The streaming cloud gaming platform by the tech giant Google is here — sort of. Stadia, the new streaming, console-less video game endeavor, launched today to a mixed set of reviews punctuated by technical issues and a list of features still yet to come.
However, Jack Buser, director of games and business development for Google ($GOOGL), couldn't be more excited for the system's future as he discussed the launch with Cheddar and the potential he sees in expanding beyond the current crop of PCs and consoles.
"You really have a lot of gamers that want to get their hands on what's going to be the future of gaming," Buser said. "We also see a lot of tech enthusiasts, people that are really wowed by the technology, they want to know more about it."
Buser went on to say that some of the incoming audience are people who have, for various reasons like family or job responsibilities, haven't had time to play video games in recent years. Certainly, Stadia's ambition is to increase accessibility for people by dropping expensive or complicated barriers to entry.
However, early reports in multiple outlets like Polygon have noted that there were some technical issues that belied the promise of "high performance" gaming on launch day, and Forbes described the cloud-based service as a "technical, conceptual disaster."
Despite these media reports, Buser told Cheddar that Stadia's reception was going well with its initial users.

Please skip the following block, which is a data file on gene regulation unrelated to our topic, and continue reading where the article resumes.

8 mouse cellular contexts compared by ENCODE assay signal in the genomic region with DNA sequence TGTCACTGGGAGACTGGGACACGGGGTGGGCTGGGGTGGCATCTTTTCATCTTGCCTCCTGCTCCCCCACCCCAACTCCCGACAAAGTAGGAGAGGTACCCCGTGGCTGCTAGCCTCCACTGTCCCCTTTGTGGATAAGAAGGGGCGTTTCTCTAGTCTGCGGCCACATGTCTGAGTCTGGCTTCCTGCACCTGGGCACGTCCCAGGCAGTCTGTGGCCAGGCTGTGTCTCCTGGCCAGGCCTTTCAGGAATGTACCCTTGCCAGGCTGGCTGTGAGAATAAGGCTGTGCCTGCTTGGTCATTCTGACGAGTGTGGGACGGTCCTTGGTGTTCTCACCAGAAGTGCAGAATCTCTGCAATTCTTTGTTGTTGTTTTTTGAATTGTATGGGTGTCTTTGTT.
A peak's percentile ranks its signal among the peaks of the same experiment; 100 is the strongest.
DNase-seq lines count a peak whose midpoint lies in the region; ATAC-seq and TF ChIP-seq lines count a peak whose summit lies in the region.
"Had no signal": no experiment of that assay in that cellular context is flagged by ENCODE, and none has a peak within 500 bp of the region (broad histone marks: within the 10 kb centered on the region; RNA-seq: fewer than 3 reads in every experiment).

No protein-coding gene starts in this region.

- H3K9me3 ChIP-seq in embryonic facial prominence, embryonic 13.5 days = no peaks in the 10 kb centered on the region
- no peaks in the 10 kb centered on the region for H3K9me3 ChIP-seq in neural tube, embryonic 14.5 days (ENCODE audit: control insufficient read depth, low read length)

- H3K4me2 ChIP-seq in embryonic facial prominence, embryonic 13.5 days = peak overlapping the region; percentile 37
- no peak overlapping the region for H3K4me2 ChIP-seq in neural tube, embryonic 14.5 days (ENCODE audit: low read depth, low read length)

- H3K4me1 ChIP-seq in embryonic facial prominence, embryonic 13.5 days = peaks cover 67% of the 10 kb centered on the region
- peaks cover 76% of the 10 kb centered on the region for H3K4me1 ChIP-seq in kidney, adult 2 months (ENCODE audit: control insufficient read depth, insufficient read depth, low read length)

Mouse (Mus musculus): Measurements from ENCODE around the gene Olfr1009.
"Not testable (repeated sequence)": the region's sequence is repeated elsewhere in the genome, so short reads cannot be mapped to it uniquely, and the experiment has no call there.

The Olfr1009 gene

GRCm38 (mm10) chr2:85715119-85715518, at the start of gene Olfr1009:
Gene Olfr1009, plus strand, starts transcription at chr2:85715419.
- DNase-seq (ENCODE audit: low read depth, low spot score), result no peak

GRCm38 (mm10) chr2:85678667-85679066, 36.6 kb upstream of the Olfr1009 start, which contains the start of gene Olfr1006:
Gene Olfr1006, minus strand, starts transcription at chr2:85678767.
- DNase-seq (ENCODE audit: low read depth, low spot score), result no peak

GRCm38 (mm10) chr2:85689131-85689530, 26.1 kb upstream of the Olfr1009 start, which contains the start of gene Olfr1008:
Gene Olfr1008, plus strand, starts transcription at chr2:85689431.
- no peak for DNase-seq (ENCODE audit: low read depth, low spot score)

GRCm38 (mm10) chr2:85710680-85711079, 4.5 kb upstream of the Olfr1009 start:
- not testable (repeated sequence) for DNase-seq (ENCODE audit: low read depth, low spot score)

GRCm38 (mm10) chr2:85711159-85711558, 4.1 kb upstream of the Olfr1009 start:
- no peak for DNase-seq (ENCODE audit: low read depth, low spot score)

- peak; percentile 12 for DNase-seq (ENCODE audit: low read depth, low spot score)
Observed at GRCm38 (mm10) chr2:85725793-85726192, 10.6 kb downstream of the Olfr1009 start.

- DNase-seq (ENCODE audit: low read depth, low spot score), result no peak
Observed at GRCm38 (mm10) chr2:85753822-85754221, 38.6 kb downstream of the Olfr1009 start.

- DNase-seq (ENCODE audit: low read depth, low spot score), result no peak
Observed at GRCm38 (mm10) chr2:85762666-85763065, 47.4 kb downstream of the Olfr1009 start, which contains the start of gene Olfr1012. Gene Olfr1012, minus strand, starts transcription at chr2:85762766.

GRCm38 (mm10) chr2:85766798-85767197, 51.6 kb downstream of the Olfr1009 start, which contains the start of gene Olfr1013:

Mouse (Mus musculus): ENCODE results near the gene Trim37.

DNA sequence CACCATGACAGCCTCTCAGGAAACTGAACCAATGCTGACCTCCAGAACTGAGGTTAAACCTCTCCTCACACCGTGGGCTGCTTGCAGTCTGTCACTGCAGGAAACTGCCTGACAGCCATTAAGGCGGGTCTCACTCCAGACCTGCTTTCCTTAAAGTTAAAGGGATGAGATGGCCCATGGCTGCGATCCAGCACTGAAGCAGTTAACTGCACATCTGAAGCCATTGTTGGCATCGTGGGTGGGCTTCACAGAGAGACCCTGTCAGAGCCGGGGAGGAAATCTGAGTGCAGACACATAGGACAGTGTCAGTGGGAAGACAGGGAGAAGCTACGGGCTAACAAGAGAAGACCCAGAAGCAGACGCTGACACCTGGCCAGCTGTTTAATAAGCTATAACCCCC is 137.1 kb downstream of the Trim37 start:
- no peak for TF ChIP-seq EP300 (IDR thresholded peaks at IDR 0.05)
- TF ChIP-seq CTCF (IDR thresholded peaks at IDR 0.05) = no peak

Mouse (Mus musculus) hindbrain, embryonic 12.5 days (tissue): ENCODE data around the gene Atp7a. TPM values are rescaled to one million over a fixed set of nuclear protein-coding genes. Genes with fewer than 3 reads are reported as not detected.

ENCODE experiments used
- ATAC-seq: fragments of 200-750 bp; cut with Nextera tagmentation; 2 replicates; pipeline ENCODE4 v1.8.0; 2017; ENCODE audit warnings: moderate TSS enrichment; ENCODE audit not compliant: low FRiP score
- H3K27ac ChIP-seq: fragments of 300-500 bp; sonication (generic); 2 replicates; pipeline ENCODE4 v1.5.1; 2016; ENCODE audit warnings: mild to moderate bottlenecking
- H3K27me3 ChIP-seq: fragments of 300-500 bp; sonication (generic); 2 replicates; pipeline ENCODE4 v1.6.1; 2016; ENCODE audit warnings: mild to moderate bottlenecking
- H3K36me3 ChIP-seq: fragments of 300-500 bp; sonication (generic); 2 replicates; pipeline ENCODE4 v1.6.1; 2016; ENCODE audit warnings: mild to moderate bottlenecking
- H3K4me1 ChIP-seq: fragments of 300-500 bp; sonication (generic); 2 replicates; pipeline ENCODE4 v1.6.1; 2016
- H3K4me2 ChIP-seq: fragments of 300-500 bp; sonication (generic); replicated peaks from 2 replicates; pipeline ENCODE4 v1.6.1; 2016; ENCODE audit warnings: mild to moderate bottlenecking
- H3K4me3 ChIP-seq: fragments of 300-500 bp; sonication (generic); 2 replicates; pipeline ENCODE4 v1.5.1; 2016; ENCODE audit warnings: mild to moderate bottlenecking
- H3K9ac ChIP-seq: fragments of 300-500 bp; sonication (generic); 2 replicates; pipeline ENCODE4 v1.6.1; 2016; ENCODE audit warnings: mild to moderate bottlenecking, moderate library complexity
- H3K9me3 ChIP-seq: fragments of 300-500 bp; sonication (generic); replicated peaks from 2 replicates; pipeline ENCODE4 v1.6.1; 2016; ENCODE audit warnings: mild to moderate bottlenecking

"You know, so far so good, the first gamers that are getting their hands on the system are reporting it's working fine," he said. "We couldn't be happier."
Stadia's team may have some reason to be optimistic about its future as a number of features listed for the service have yet to be rolled out, such as the free base version that allows a la carte game "purchases" from the cloud beginning next year and an expanding library beyond the 22 available games (although the majority of them are already available on other systems).
The Stadia Premiere Edition will cost early adopters $129 (plus the cost of games) to cover current access to the service. That's expected to change next year, although in 2020 they won’t be the only ones in the game (so to speak): Microsoft is slated to launch soon with their own streaming services, and that’s in addition to PlayStation Now, a cloud subscription model that already exists.
Still, being one of the first on the scene, Google has high hopes of grabbing what looks to be a much broader audience.
"Even the bestselling consoles generally sell 100 million, 150 million, units, and we asked ourselves 'why isn't that measured in the billions?'" Buser said. "We want to break down those barriers and make gaming accessible to as many people, all over the globe, as possible and this really is the starting point of that journey."